An experimental investigation of the effects of perspective-taking on emotional discomfort, cognitive fusion and self-compassion
2021, Journal of Contextual Behavioral Science
Citation Excerpt :
Self as context refers to a flexible repertoire of perspective taking skills that enhance defusion by adding a sense of containment of psychological experience. In ACT, skills of flexible perspective-taking are used to detach from unhelpful patterns of thinking, develop a more observer-based stance, and to foster empathy and compassion towards one's self and others (Hayes, Strosahl, & Wilson, 2012; Moran, Almada, & McHugh, 2018). The fact that many therapy modalities have employed these kinds of interventions has led some researchers to outline commonalities and distinctions between these at the level of underlying construct, referring to that as ‘Metacognition’ (Bernstein et al., 2015).
Perspective-taking exercises are used in a range of therapies, such as Acceptance and Commitment Therapy (ACT), Cognitive Therapy (CT), Dialectical Behavioural Therapy (DBT) and Compassion-Focused Therapy (CFT). Perspective-taking has been theorised in ACT to foster cognitive defusion, self-compassion and a sense of self as distinct from and containing self-related negative thoughts and feelings. To date, few experimental studies have investigated the impact of typical perspective-taking exercises. This study sought to investigate whether perspective-taking exercises were able to decrease state cognitive fusion and emotional discomfort and increase state self-compassion associated with a self-related, negative thought (SRNT). It also sought to investigate whether there are differences in effects between temporal (‘now’ vs ‘then’) and interpersonal (‘self’ vs ‘other’) perspective-taking and between giving and receiving perspectives.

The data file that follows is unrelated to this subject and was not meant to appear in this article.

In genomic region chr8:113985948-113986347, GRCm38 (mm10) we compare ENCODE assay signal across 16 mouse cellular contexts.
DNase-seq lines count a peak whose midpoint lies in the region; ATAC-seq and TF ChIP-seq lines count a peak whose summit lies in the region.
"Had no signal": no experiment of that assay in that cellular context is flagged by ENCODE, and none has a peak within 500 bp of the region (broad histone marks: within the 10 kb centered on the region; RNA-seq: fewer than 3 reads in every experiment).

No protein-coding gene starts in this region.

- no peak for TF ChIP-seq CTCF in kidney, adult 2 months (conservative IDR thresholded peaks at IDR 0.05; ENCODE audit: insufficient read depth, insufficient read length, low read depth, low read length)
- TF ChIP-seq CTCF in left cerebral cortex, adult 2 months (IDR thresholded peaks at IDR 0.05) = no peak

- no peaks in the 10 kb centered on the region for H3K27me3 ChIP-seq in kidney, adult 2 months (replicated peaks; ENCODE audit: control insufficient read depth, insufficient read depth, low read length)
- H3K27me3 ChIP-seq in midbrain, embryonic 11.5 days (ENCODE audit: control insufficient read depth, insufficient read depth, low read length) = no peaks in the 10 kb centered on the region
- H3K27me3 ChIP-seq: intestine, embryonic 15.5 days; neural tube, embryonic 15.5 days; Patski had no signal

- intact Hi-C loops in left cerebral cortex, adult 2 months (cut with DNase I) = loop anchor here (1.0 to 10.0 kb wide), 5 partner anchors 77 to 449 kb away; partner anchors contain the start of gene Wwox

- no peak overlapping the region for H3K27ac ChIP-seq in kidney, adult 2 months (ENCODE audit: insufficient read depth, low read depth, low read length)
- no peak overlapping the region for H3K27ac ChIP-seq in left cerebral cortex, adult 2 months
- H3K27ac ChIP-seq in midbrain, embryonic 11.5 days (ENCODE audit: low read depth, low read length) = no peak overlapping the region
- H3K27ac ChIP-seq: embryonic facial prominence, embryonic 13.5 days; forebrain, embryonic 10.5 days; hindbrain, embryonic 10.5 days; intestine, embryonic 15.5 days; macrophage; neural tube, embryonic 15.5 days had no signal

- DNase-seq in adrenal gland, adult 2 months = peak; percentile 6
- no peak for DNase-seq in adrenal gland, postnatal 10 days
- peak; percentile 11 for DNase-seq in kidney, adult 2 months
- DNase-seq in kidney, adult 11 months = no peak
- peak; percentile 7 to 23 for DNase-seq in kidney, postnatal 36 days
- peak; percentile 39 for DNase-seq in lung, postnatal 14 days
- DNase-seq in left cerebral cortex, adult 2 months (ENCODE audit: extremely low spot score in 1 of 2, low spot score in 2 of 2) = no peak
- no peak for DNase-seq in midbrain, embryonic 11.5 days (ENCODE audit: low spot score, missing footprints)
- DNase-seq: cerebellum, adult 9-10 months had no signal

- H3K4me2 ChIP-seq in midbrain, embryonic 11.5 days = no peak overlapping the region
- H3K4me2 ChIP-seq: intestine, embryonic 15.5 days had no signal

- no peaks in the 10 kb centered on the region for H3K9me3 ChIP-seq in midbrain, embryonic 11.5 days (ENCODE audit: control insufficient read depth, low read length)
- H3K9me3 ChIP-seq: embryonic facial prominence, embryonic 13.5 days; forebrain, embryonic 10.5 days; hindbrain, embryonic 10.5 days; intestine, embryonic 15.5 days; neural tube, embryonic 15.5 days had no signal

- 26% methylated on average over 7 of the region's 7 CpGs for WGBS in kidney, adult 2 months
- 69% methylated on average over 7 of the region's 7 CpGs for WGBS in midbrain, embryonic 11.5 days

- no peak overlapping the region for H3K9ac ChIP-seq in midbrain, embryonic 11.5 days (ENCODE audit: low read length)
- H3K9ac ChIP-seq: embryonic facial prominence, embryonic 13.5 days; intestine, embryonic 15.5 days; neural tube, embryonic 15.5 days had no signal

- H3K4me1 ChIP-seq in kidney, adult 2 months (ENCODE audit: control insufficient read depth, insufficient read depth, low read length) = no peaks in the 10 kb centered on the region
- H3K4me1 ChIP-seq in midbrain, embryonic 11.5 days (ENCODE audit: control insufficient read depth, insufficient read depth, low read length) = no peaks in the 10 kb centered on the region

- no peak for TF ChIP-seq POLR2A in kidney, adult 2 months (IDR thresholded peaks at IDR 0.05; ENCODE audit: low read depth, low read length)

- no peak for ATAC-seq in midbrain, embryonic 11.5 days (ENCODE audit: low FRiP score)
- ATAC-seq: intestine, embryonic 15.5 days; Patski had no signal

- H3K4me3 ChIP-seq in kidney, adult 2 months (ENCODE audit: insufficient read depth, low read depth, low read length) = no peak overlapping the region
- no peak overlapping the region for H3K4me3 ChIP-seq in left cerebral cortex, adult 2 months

A convenience sample of non-clinical participants (n=61) generated a SRNT and then rated levels of emotional discomfort, state cognitive fusion and state self-compassion in relation to the thought. Participants were then guided through three within-participant conditions: a control procedure, a giving perspective and a receiving perspective condition. Participants were allocated to one of two groups: temporal perspective-taking or interpersonal perspective-taking. Mixed ANOVAs showed that both interpersonal and temporal exercises significantly reduced emotional discomfort and cognitive fusion and increased self-compassion associated with a SRNT. The effects of giving or receiving perspective differed between interpersonal and temporal groups.
These results provide experimental evidence that perspective-taking is a psychologically beneficial process, therefore supporting the existing use of perspective-taking exercises in clinical practice.
The Relationship Between Flexible Perspective Taking and Emotional Well-Being: A Systematic Review of the “Self-as-Context” Component of Acceptance and Commitment Therapy
2020, Behavior Therapy
Citation Excerpt :